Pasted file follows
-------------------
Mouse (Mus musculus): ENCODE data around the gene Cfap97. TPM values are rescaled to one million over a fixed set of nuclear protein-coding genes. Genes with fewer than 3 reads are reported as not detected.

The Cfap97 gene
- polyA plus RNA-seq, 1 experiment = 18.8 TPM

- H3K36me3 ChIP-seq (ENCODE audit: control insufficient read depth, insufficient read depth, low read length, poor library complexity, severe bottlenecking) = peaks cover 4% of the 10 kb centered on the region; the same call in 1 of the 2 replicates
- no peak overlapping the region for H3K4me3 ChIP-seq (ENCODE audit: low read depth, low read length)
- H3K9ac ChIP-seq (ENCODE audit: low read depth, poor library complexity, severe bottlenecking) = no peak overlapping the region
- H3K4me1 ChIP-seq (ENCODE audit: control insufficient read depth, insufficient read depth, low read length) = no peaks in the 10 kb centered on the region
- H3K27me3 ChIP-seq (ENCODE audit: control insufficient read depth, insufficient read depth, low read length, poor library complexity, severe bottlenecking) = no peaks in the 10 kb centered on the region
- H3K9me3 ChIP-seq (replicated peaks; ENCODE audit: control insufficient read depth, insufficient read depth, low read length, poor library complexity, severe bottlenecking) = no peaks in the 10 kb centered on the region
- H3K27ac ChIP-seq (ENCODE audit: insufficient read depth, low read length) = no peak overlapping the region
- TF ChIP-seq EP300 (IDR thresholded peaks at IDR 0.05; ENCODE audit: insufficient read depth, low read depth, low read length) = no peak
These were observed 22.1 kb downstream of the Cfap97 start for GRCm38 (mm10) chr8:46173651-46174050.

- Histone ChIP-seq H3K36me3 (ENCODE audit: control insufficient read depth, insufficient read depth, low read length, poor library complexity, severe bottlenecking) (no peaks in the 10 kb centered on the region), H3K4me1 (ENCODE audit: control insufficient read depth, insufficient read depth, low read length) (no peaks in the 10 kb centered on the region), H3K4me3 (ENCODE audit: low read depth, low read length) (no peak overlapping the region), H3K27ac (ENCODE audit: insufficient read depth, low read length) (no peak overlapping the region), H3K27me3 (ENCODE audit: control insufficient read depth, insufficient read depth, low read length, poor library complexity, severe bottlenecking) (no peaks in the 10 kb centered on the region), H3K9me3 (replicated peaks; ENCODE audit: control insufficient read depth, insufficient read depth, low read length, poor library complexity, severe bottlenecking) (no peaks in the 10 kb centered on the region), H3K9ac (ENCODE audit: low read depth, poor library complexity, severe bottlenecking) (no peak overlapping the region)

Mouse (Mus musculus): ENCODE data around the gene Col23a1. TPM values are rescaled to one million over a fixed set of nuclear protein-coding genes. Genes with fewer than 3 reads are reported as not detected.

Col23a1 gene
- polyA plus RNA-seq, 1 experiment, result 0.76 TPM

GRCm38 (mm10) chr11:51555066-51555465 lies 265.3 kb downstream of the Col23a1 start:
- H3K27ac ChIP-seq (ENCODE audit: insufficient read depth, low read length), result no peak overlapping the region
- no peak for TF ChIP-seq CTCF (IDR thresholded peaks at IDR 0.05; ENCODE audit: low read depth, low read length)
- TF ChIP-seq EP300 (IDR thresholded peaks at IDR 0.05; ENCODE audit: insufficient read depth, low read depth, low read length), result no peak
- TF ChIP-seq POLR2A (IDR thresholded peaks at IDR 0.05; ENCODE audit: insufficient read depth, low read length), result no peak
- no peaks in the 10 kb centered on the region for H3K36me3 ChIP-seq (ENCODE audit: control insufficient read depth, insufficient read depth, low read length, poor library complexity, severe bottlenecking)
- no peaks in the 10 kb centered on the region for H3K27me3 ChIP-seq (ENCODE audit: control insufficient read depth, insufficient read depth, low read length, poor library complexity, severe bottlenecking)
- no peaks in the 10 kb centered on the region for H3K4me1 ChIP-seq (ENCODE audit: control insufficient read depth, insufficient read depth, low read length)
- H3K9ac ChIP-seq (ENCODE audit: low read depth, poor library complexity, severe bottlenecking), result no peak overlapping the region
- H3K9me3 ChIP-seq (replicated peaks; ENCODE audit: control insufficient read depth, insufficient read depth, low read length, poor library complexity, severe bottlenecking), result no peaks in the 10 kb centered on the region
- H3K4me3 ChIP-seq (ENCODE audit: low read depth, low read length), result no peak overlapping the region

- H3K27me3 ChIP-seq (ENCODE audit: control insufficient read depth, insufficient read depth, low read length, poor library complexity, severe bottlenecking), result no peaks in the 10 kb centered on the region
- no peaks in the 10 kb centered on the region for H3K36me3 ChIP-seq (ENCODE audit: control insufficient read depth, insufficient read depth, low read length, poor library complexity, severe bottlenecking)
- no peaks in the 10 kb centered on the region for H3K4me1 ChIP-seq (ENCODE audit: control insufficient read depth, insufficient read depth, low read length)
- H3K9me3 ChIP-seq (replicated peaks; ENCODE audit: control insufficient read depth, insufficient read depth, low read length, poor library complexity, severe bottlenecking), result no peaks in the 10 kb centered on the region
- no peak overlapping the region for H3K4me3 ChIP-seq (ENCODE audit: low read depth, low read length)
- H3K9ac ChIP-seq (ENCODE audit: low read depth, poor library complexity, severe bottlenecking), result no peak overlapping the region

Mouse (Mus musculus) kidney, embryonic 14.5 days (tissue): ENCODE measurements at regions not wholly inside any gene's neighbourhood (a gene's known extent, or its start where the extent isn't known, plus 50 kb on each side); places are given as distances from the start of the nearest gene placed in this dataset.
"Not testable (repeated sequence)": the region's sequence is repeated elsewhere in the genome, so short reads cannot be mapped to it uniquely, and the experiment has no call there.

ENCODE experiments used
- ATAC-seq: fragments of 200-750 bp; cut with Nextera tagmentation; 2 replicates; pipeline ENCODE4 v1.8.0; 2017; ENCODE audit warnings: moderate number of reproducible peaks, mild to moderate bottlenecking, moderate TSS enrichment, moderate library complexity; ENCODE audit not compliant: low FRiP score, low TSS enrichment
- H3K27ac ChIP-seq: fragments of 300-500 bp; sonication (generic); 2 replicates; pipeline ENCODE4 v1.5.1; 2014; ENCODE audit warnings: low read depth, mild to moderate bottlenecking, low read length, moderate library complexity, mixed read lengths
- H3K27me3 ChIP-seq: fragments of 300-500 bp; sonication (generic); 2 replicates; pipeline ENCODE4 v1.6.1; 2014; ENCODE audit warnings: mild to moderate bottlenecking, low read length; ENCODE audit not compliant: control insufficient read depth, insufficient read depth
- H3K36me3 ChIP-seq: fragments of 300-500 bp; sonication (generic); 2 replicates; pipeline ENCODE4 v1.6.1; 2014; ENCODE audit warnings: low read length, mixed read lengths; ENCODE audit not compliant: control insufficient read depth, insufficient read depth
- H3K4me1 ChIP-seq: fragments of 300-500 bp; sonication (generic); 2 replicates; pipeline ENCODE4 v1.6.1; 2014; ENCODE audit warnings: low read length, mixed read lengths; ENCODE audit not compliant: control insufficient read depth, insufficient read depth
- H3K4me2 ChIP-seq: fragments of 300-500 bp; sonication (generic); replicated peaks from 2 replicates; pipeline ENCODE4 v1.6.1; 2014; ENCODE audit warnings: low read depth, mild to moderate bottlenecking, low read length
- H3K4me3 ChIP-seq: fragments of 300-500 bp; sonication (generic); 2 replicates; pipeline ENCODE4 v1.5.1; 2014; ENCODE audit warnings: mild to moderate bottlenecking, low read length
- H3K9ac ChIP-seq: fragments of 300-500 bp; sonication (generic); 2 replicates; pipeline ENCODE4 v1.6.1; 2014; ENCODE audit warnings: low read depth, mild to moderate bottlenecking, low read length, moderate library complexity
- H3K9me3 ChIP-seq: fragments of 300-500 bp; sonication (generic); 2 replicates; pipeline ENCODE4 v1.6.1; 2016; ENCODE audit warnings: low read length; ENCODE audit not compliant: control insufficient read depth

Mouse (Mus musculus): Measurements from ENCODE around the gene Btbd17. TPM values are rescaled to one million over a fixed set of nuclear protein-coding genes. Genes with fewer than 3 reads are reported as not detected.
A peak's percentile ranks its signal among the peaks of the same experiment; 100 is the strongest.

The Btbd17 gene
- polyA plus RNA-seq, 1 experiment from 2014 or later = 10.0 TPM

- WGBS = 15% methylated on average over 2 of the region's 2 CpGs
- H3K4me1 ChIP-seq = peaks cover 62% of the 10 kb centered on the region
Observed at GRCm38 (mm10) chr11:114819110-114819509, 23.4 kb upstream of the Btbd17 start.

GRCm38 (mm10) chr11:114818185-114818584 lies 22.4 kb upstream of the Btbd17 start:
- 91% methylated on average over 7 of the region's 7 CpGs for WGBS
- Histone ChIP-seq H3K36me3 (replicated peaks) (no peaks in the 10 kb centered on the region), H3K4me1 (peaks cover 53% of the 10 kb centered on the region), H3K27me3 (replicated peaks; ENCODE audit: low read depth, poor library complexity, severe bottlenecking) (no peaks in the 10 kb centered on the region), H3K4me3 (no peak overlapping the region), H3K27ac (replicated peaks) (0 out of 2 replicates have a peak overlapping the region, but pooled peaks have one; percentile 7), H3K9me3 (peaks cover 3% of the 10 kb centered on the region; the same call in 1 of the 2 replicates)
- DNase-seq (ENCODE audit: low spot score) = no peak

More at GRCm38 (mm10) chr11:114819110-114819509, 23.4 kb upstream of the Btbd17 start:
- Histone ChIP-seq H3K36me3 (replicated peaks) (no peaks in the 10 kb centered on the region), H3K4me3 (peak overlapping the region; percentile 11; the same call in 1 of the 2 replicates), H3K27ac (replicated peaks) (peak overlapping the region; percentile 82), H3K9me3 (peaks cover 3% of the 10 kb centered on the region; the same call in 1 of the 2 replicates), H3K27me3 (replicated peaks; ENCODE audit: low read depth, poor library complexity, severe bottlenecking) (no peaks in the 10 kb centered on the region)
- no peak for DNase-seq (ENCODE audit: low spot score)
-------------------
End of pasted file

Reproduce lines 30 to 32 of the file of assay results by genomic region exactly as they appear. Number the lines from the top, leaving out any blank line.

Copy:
- no peaks in the 10 kb centered on the region for H3K4me1 ChIP-seq (ENCODE audit: control insufficient read depth, insufficient read depth, low read length)
- H3K9me3 ChIP-seq (replicated peaks; ENCODE audit: control insufficient read depth, insufficient read depth, low read length, poor library complexity, severe bottlenecking), result no peaks in the 10 kb centered on the region
- no peak overlapping the region for H3K4me3 ChIP-seq (ENCODE audit: low read depth, low read length)